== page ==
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Know Your Customer (KYC) What is

KYC? What Documents are Required?
What is Know Your Customer (KYC)?
KYC Stands for Know Your Customer. Know your customer (KYC) policy is an
important step developed globally to prevent identity theft, financial fraud, money
laundering and terrorist financing. The objective of KYC is to enable banks to know and
understand their customers better and help them manage their risks prudently.
KYC is a regulatory and legal requirement and KYC policies are framed by respective
banks incorporating the key elements following the Reserve Bank of Indias directive in
2004 such as Customer Acceptance Policy, Customer Identification Procedures,
Monitoring of Transactions and Risk management
The process of KYC entails identifying the customer and verifying the identity by using
reliable and independent documents or information. While opening different accounts, the
Bank collects documents to identify and verify the customer as required under the existing
laws to demonstrate that it has performed the existing KYC procedures.

Situations When KYC is required?

KYC has to be followed by every financial institute while dealing with customers. KYC
procedure needs to be adhered to by a customer during following instances:

While opening an account in a bank

While applying for a credit card or loan

While opening a subsequent account

Opening a locker facility

When there are not enough documents with the bank in existing account

When there are changes in signatories, beneficial owners, etc

When the bank feels it necessary to obtain additional information from existing
customers based on conduct of the account

While investing in a mutual fund

Financial institutes may ask for a mandatory KYC process in other instances too

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According to the KYC policy, a Customer is

A person or entity that maintains an account and/or has a business relationship with
the bank

One on whose behalf the account is maintained (i.e. the beneficial owner);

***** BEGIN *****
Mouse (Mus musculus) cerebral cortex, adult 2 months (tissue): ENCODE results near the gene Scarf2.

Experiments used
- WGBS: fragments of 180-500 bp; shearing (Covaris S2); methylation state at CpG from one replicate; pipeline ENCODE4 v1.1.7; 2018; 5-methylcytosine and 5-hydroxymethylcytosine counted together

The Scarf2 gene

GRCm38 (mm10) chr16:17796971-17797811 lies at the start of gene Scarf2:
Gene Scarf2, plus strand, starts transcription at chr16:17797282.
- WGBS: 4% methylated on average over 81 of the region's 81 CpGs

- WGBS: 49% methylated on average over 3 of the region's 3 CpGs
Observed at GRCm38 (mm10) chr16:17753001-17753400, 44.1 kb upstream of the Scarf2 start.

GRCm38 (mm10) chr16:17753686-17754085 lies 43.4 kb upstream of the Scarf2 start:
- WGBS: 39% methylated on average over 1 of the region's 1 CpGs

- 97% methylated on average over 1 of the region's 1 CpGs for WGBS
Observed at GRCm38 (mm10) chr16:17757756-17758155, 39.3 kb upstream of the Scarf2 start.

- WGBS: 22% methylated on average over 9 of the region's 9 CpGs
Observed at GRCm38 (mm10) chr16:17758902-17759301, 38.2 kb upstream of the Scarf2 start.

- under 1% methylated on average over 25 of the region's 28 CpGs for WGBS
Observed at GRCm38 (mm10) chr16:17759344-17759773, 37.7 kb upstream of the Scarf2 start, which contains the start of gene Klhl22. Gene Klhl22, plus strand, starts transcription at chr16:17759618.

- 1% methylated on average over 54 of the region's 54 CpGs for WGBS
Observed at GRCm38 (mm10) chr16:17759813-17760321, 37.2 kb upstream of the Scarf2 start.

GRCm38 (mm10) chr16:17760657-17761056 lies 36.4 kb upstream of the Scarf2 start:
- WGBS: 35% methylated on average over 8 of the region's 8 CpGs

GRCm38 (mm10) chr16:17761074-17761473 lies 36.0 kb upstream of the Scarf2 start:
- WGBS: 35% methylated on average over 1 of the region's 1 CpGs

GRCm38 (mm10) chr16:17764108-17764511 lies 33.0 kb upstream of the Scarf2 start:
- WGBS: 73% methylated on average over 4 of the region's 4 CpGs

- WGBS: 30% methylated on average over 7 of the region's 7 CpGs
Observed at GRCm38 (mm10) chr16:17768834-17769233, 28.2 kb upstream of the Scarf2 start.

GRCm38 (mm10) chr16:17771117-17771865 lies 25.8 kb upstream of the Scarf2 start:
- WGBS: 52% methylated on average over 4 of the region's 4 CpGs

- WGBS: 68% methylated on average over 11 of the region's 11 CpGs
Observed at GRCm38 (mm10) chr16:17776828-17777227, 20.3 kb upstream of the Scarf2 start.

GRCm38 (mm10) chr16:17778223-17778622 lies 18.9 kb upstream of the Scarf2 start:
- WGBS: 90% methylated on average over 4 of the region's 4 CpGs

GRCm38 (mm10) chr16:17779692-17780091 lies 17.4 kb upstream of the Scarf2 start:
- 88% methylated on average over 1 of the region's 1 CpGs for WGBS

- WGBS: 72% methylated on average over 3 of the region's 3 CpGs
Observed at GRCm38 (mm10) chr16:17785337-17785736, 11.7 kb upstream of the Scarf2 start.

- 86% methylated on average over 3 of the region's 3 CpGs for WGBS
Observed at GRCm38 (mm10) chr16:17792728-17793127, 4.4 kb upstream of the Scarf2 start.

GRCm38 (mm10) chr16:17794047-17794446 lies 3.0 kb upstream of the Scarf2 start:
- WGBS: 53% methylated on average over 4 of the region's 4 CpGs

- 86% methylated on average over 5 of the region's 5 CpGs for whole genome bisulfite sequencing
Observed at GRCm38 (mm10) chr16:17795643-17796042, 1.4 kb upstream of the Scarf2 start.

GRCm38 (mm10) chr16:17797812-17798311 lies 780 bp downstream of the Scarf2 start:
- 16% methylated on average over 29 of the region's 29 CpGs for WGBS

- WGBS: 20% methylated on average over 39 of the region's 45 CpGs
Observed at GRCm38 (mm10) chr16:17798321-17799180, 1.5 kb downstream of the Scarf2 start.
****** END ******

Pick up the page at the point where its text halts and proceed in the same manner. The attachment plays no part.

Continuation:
Beneficiaries of transactions conducted by professional intermediaries, such as

Stock Brokers, Chartered Accountants, Solicitors etc. as permitted under the law,

Any person or entity connected with a financial transaction which can pose
significant reputational or other risks to the bank, say, a wire transfer or issue of a
high value demand draft as a single transaction.

What does KYC control?

Collection and analysis of basic identity information (Customer Identification

Program or CIP)

Name matching against lists of known parties

Determination of the customers risk in terms of propensity to commit money

laundering, terrorist finance, or identity theft

Creation of an expectation of a customers transactional behavior

Monitoring of a customers transactions against their expected behavior and

recorded profile as well as that of the customers peers

For Accounts of individuals, the bank will require the following information and
documents under KYC.
1. Legal name and any other change in names used.
2. Correct permanent address
The individual/s will have to provide the original document for verification and submit a
copy for the Banks record.
Identity Proof (any one of the following)
i. Passport
ii. PAN card

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iii. Voters Identity Card

iv.Driving license
v. Ration Card
vi. Identity card (subject to the banks satisfaction)

Address Proof (any one of the following)

i. Utility bill
ii.Bank account statement received by mail / courier along with signature verification by
the Banker or a cheque drawn on that account for a minimum amount as specified by the
Bank, deposited into the account
iii.Ration card
iv. Letter from employer (subject to satisfaction of the bank)

Documents Required For KYC

For Accounts of Companies/Partnership Firms/Trusts & Foundation, a different set of
documentation and information is required.
Account Holders may be requested to furnish their recent passport size colored photograph
along with the signed KYC submission format on the Banks request. It is also important to
note that there is a requirement for theperiodic updating of KYC Information as and when
called for by the Bank.
If the bank is unable to apply appropriate KYC measures due to non-furnishing of
information or non-cooperation by the customer, the bank has the right to consider closing
the account or terminating the banking relationship after issuing due notice to the customer
explaining the reasons for taking such a decision.